Passkeys (access keys) offer many advantages: there is no need to memorize them (no more “abracadabra” and “123soleil”!), they are inherently strong, reduce the risk of data leaks and resist phishing. In addition, hackers prefer classic passwords, which are much less difficult for them! What’s preventing you from setting up a passkey on your Google Account? Let’s go!
Passwords have always been a necessary evil, giving you a choice between using something very simple (and easy to remember) or something vague enough to be secure, but complex enough to require a password manager.
Until now, the best way to protect your accounts was to combine a password with two-factor authentication (2FA). But now Google offers another solution: using a password. Here we explain what it is and how to use it.
What is Basque?
Access key, or Pass key, a new way to sign in to an account on a website or app. It is a modern alternative to the traditional password that aims to replace it in the long run.
Access keys are not traditional passwords. They are based on pairs of cryptographic keys, a technique related to asymmetric cryptography. This system requires two keys: a private key (to be kept secret) and a public key (to be shared). This approach is commonly used in IT security such as end-to-end encryption of apps like WhatsApp or Signal.
Why switch to password instead of password?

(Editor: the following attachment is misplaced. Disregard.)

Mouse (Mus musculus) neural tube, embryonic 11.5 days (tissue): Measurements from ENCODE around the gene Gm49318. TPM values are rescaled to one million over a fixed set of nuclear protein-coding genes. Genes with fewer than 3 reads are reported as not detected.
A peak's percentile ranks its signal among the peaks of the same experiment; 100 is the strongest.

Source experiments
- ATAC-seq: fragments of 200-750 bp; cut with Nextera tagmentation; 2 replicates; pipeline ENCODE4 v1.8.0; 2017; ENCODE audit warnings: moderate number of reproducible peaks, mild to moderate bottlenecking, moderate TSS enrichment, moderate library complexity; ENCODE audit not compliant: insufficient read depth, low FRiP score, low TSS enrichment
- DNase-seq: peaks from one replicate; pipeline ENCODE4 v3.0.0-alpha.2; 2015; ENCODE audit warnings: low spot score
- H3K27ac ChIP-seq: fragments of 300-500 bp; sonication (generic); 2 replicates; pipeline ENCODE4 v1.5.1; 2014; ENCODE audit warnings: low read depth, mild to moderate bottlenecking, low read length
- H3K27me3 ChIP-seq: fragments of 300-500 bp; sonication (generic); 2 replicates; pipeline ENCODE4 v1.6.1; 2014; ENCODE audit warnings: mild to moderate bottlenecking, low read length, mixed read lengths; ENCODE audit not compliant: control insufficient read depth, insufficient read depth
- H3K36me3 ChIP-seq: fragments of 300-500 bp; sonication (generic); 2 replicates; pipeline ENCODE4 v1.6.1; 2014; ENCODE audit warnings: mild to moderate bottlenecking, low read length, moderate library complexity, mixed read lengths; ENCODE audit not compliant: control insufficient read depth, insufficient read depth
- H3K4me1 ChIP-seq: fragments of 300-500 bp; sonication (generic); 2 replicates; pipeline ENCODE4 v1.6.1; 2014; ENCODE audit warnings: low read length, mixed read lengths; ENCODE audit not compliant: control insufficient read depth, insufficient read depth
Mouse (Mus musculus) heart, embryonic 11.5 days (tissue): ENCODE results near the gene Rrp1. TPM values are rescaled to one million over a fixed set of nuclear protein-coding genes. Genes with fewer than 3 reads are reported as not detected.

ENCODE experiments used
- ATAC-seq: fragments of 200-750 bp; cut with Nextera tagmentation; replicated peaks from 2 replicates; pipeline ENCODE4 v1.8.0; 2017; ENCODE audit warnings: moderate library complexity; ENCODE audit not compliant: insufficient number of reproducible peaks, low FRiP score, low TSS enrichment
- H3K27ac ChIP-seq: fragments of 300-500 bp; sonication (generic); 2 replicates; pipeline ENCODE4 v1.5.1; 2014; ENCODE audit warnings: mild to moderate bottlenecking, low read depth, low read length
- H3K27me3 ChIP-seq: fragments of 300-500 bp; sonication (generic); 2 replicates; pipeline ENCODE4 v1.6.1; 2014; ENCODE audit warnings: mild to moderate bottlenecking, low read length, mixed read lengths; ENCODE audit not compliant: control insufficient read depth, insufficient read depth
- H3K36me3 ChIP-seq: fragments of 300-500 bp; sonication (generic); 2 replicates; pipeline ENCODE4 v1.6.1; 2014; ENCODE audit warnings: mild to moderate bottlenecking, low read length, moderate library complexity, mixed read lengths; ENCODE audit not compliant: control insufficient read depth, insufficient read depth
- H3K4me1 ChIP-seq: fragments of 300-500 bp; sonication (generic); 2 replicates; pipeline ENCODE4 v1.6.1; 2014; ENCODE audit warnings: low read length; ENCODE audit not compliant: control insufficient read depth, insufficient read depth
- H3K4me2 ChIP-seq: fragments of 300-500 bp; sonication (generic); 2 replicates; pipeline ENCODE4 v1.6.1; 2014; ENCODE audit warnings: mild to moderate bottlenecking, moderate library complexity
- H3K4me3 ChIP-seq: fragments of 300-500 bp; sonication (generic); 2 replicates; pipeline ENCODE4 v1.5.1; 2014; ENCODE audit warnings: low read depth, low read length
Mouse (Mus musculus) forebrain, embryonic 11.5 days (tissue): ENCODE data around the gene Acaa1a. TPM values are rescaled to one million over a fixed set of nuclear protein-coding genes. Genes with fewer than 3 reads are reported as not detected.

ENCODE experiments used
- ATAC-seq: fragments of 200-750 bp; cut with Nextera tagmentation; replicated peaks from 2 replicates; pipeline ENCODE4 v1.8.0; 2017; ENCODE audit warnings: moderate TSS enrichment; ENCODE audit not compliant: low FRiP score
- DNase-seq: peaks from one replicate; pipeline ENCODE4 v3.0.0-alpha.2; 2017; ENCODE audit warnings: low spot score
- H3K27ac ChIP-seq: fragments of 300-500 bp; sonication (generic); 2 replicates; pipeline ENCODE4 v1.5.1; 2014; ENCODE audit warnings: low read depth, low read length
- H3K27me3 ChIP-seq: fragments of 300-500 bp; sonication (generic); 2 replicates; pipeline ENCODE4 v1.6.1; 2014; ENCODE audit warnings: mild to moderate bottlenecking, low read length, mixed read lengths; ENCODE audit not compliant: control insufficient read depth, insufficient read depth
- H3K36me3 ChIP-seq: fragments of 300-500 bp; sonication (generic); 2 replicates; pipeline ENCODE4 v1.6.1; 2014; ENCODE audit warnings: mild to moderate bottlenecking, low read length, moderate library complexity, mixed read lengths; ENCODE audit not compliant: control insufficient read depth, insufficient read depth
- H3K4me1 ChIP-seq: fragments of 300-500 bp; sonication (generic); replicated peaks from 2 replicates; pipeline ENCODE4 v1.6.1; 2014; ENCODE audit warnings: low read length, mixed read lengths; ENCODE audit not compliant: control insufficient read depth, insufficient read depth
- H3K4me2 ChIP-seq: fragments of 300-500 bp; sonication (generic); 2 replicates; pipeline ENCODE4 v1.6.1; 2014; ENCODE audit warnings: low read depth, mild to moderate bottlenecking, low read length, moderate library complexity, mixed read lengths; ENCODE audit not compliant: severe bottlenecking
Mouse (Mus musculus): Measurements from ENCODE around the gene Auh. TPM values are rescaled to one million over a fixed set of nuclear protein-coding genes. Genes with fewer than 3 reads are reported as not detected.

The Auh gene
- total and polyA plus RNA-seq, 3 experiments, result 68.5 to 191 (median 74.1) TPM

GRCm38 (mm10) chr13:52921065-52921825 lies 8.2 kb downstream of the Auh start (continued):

Access keys or passwords offer several advantages over traditional passwords:
- No need to remember them: private keys are stored only on a user’s devices, which act as passkey managers. They take care of memorizing these keys for you.
- Core Tough: Passwords are long, strong and unique, making them very difficult to guess.
- Less vulnerable to data leaks: servers only provide public keys, not private keys, making them less attractive to hackers.
- Phishing protection: Without passwords to steal, phishing attempts are ineffective. Passkeys are tied to the specific application or site for which they were created, preventing attacks from rogue sites or buried applications.
Do you want to try it? Here’s how!
Currently, you can generate a passkey on any compatible hardware, including laptops/desktops like Chrome 109, Safari 16, or Edge 109 or later with browsers like Windows 10, Windows 11 or MacOS Ventura (or later). If you’re setting a password on a mobile phone or tablet, it should work on iOS 16 or Android 9 (or later). It can be used with any hardware security key that supports the FIDO2 protocol.
You’ll also need to turn on Screen Lock, and turn on Bluetooth if you want to use your phone to connect to another device, like a laptop.
Finally, it only works with individual Google accounts (for now). In short, here we go!
- Start by going g.co/passkeys
- If you have an Android phone If you’re already signed in to this account, you may have automatically signed up for an access key. If so, the device will be listed below Auto-generated access keysAnd you can click the blue button Use access keys.
- If you have an iPhone, tap “Generate a passkey,” then tap “Use another device,” and finally, scan the displayed QR code with your camera. Sign in with Face ID from your iPhone or iPad.
- You can create multiple access keys, smartphone, PC, password manager etc Dashlane can handle Passwords.
When connecting to your Google Account, you can verify the connection using your built-in access keys.